Since most terrestrial insects are uricotelic, I assume that silverfish are, although I don’t know this for certain. Uricotelic organisms release their nitrogenous waste as uric acid. Birds, lizards, and snakes are also uricotelic. The nitrogenous waste is produced chiefly from protein metabolism in the body and also from nucleic acid breakdown.
Humans are ureotelic because the main nitrogenous waste in our urine is urea. Other mammals, adult amphibians, and cartilaginous fish (such as sharks and rays) are additional examples of ureotelic organisms.
Ammonotelic creatures release their nitrogenous waste as ammonia. These include most bony fish, many aquatic invertebrates, and amphibian larvae. Bony fish in the ocean may release urea as well as ammonia, however.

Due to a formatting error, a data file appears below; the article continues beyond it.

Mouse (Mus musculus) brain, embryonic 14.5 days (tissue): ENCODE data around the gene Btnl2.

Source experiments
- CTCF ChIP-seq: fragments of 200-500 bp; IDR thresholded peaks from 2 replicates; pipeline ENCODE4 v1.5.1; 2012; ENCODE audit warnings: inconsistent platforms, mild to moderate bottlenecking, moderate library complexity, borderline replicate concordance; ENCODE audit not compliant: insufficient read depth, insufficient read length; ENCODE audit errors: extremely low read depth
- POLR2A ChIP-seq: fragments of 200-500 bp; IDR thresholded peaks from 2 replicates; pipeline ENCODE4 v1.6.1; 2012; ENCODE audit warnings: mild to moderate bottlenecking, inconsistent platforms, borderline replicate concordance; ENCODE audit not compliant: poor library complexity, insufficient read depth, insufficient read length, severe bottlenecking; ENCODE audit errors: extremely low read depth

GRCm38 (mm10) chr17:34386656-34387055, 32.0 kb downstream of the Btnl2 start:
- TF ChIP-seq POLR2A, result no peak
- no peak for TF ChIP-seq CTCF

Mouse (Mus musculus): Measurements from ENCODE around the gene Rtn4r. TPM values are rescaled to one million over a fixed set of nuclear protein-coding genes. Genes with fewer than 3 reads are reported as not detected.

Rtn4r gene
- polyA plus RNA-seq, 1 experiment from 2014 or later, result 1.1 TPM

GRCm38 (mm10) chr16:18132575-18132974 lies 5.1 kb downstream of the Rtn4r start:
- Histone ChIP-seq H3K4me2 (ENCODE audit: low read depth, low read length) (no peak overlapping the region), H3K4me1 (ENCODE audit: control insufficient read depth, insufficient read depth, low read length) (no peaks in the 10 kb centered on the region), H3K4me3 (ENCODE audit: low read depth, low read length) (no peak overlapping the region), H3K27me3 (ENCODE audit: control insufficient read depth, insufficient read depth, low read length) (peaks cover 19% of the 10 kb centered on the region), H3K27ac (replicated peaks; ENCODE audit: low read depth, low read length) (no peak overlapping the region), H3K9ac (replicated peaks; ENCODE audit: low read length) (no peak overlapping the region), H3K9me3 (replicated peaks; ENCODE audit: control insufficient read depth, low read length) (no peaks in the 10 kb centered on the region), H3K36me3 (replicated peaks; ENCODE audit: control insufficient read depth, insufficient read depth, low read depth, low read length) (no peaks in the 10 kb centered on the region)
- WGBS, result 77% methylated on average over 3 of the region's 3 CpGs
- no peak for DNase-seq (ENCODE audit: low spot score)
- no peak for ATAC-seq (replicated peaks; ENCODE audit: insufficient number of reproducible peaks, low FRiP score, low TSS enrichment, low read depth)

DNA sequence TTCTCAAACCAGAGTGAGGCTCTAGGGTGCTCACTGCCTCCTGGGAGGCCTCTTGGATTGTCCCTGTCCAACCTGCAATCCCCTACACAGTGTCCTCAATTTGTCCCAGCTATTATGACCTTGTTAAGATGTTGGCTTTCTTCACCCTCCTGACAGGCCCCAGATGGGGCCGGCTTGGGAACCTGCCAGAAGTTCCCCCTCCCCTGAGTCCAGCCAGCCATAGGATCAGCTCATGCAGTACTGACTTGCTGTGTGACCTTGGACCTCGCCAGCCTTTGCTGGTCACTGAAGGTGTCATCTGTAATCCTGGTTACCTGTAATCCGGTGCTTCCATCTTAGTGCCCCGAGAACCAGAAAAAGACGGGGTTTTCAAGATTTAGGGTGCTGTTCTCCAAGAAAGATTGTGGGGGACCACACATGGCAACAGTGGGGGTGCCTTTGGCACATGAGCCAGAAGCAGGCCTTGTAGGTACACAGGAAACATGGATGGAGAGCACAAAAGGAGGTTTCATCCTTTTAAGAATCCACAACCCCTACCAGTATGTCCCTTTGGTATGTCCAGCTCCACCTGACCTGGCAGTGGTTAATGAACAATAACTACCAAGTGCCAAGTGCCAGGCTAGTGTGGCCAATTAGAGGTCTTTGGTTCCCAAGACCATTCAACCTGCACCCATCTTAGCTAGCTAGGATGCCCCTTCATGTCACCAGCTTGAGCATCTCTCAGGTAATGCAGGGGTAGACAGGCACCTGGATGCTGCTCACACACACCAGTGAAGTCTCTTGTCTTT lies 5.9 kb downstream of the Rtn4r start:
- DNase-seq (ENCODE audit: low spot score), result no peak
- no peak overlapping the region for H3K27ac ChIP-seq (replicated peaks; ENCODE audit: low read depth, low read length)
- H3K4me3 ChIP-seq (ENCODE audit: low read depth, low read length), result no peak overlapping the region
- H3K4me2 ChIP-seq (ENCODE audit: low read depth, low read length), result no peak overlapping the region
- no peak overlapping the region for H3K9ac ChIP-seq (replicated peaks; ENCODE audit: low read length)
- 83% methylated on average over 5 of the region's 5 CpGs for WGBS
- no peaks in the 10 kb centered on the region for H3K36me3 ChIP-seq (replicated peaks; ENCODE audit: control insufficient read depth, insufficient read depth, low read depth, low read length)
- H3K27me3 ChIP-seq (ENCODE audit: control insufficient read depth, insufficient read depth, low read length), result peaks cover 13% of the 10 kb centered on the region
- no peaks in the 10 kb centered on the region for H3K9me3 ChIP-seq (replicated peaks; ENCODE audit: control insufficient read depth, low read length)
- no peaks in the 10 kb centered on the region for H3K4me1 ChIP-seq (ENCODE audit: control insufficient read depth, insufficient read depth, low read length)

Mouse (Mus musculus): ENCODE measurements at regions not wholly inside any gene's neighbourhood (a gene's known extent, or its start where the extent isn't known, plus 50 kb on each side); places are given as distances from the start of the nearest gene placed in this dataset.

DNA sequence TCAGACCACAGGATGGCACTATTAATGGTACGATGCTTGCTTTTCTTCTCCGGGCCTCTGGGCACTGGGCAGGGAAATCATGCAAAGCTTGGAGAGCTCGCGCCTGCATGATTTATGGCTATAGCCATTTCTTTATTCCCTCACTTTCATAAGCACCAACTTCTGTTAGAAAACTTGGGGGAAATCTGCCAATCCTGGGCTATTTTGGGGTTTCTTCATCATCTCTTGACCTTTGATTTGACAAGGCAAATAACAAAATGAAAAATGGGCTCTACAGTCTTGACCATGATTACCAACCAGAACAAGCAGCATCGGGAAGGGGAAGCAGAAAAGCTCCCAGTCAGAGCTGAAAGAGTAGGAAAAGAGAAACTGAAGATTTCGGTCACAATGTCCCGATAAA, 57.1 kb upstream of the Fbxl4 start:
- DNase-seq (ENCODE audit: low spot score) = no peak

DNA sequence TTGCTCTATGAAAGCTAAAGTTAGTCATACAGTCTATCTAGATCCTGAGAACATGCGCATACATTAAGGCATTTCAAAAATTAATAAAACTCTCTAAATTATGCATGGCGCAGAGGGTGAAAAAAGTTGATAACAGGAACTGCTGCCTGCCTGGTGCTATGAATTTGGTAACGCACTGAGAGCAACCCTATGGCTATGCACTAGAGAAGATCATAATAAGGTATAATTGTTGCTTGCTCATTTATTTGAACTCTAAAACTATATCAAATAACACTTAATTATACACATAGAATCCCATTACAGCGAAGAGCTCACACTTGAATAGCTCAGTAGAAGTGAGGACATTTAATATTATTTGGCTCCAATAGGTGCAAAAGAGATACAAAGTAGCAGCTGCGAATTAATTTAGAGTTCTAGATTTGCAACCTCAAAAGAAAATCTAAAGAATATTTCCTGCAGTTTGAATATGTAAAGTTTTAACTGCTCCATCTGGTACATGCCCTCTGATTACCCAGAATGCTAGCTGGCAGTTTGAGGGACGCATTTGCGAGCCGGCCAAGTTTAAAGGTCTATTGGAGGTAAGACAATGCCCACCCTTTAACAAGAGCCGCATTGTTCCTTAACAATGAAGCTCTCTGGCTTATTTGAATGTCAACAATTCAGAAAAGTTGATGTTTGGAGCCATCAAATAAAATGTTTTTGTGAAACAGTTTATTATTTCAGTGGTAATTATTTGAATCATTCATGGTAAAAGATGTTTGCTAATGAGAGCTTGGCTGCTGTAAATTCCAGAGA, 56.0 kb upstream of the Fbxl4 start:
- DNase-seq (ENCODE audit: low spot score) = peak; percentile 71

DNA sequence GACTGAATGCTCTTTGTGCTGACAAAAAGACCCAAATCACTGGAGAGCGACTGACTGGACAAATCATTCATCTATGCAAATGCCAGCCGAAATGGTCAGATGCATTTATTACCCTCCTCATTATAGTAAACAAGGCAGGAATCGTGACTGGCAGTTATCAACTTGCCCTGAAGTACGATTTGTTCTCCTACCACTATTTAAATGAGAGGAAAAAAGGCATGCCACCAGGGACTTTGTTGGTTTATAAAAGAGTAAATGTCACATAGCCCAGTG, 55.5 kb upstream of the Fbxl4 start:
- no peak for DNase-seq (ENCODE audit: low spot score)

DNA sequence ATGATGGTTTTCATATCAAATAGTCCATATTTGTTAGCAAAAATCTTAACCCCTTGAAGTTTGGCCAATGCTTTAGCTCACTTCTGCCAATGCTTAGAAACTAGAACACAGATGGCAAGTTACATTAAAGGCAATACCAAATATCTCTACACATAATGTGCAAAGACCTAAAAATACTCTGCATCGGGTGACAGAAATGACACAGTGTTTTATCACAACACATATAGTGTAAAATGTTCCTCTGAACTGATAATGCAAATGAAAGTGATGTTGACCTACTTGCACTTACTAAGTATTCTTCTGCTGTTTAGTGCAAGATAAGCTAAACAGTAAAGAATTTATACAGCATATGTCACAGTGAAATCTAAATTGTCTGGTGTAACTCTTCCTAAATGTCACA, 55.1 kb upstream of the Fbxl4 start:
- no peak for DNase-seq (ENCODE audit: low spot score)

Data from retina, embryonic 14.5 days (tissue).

Ammonia is toxic and must be diluted in lots of water while it’s in the body. Urea is less toxic and requires less dilution. Uric acid is the least toxic of the three most common forms of nitrogenous waste and requires the least amount of dilution. The waste is often released as a paste instead of a liquid.
It should be noted that some animals release nitrogenous waste predominantly in one form and to a lesser extent in another one. This observation applies to both humans and fish. Classifying the animal in one of the above categories, as is often done, may give the wrong impression.